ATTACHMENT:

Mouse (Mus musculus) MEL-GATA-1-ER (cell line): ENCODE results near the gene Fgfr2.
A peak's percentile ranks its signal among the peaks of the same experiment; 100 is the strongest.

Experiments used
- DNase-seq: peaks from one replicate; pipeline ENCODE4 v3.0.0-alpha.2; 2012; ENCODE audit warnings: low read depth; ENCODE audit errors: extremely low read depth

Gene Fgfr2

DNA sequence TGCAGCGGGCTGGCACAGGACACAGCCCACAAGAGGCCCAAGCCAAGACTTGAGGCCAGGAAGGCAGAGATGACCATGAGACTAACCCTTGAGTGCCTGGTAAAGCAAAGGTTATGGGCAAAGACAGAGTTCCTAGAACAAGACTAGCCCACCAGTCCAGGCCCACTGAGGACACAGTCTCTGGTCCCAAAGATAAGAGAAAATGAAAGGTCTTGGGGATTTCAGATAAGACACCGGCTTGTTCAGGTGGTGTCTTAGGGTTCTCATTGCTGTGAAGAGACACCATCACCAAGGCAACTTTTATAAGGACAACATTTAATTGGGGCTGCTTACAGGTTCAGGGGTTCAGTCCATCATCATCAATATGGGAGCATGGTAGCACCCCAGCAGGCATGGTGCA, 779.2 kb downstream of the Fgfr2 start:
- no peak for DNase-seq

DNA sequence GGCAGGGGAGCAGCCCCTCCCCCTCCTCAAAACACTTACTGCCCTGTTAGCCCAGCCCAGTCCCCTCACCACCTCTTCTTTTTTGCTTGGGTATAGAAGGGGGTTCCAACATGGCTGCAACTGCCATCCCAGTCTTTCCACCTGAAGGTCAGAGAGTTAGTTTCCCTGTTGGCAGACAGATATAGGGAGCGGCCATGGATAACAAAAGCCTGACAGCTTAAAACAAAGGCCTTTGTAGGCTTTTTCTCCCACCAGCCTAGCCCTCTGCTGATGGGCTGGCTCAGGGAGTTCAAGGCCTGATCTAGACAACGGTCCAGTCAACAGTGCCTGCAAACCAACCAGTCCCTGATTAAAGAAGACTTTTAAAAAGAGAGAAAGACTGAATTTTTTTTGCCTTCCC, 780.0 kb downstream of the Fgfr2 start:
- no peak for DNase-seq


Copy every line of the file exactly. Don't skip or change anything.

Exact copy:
Mouse (Mus musculus) MEL-GATA-1-ER (cell line): ENCODE results near the gene Fgfr2.
A peak's percentile ranks its signal among the peaks of the same experiment; 100 is the strongest.

Experiments used
- DNase-seq: peaks from one replicate; pipeline ENCODE4 v3.0.0-alpha.2; 2012; ENCODE audit warnings: low read depth; ENCODE audit errors: extremely low read depth

Gene Fgfr2

DNA sequence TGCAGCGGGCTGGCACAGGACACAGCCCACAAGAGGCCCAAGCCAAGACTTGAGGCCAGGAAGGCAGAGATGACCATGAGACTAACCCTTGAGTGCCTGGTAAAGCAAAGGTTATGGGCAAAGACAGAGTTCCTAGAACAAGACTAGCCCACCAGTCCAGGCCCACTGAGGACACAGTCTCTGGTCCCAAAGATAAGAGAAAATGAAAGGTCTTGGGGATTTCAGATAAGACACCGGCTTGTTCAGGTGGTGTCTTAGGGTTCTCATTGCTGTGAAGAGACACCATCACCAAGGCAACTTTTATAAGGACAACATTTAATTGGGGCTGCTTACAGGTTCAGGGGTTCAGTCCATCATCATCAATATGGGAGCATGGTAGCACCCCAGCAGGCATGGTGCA, 779.2 kb downstream of the Fgfr2 start:
- no peak for DNase-seq

DNA sequence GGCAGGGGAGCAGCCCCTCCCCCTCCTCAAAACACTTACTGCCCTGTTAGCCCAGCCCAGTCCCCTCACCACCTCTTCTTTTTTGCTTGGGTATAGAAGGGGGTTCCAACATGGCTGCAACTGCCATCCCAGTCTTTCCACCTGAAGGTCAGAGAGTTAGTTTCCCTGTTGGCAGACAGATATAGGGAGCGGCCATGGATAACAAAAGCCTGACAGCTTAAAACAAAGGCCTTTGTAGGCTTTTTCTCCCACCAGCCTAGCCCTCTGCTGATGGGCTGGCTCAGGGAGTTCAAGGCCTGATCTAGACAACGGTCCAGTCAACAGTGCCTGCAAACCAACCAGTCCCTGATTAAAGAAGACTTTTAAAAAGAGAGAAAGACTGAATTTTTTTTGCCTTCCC, 780.0 kb downstream of the Fgfr2 start:
- no peak for DNase-seq